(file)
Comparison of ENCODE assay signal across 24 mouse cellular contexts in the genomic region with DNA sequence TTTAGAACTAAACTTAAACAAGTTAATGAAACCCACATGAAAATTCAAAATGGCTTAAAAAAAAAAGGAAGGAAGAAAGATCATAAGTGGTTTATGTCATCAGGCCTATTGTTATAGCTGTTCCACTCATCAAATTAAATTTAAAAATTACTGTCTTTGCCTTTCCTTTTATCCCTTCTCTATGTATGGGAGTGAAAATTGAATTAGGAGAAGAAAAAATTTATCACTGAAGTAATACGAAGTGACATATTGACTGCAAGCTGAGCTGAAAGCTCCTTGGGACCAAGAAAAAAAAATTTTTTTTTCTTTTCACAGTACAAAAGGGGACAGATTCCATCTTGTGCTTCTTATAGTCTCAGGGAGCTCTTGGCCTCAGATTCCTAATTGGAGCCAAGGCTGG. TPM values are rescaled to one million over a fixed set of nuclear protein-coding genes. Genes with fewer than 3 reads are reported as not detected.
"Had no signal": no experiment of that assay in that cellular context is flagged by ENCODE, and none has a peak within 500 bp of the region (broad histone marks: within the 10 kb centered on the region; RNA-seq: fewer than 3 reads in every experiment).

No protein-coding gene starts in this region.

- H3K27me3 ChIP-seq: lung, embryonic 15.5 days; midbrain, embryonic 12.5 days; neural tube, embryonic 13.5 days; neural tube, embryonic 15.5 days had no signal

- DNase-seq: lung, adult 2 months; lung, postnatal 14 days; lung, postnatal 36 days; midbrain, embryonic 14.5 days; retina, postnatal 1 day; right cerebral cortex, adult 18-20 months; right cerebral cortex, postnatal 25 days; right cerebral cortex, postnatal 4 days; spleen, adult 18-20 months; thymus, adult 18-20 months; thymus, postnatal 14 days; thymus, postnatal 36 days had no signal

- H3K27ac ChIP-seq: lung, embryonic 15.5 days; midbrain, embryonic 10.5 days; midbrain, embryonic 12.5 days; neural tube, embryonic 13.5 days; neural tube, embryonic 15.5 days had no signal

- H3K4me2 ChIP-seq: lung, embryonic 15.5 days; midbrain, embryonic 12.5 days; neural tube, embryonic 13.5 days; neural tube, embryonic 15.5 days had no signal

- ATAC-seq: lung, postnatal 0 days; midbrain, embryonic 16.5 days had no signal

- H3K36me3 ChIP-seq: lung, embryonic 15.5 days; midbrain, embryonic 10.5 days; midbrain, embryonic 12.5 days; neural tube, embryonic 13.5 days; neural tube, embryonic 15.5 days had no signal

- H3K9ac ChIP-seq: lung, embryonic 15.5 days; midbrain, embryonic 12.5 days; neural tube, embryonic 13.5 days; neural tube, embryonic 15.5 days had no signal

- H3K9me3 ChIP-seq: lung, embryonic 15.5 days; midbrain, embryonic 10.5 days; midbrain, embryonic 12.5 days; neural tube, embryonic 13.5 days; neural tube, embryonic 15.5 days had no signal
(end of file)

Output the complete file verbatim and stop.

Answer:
Comparison of ENCODE assay signal across 24 mouse cellular contexts in the genomic region with DNA sequence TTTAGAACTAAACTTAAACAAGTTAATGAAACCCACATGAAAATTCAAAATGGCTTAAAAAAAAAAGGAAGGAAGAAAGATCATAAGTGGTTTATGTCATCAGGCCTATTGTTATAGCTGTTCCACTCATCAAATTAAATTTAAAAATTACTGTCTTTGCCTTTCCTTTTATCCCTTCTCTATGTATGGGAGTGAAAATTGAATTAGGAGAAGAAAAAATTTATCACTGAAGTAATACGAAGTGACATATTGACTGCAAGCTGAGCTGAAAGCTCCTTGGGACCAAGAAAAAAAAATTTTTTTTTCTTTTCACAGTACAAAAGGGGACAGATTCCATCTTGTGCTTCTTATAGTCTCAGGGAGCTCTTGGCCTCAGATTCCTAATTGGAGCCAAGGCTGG. TPM values are rescaled to one million over a fixed set of nuclear protein-coding genes. Genes with fewer than 3 reads are reported as not detected.
"Had no signal": no experiment of that assay in that cellular context is flagged by ENCODE, and none has a peak within 500 bp of the region (broad histone marks: within the 10 kb centered on the region; RNA-seq: fewer than 3 reads in every experiment).

No protein-coding gene starts in this region.

- H3K27me3 ChIP-seq: lung, embryonic 15.5 days; midbrain, embryonic 12.5 days; neural tube, embryonic 13.5 days; neural tube, embryonic 15.5 days had no signal

- DNase-seq: lung, adult 2 months; lung, postnatal 14 days; lung, postnatal 36 days; midbrain, embryonic 14.5 days; retina, postnatal 1 day; right cerebral cortex, adult 18-20 months; right cerebral cortex, postnatal 25 days; right cerebral cortex, postnatal 4 days; spleen, adult 18-20 months; thymus, adult 18-20 months; thymus, postnatal 14 days; thymus, postnatal 36 days had no signal

- H3K27ac ChIP-seq: lung, embryonic 15.5 days; midbrain, embryonic 10.5 days; midbrain, embryonic 12.5 days; neural tube, embryonic 13.5 days; neural tube, embryonic 15.5 days had no signal

- H3K4me2 ChIP-seq: lung, embryonic 15.5 days; midbrain, embryonic 12.5 days; neural tube, embryonic 13.5 days; neural tube, embryonic 15.5 days had no signal

- ATAC-seq: lung, postnatal 0 days; midbrain, embryonic 16.5 days had no signal

- H3K36me3 ChIP-seq: lung, embryonic 15.5 days; midbrain, embryonic 10.5 days; midbrain, embryonic 12.5 days; neural tube, embryonic 13.5 days; neural tube, embryonic 15.5 days had no signal

- H3K9ac ChIP-seq: lung, embryonic 15.5 days; midbrain, embryonic 12.5 days; neural tube, embryonic 13.5 days; neural tube, embryonic 15.5 days had no signal

- H3K9me3 ChIP-seq: lung, embryonic 15.5 days; midbrain, embryonic 10.5 days; midbrain, embryonic 12.5 days; neural tube, embryonic 13.5 days; neural tube, embryonic 15.5 days had no signal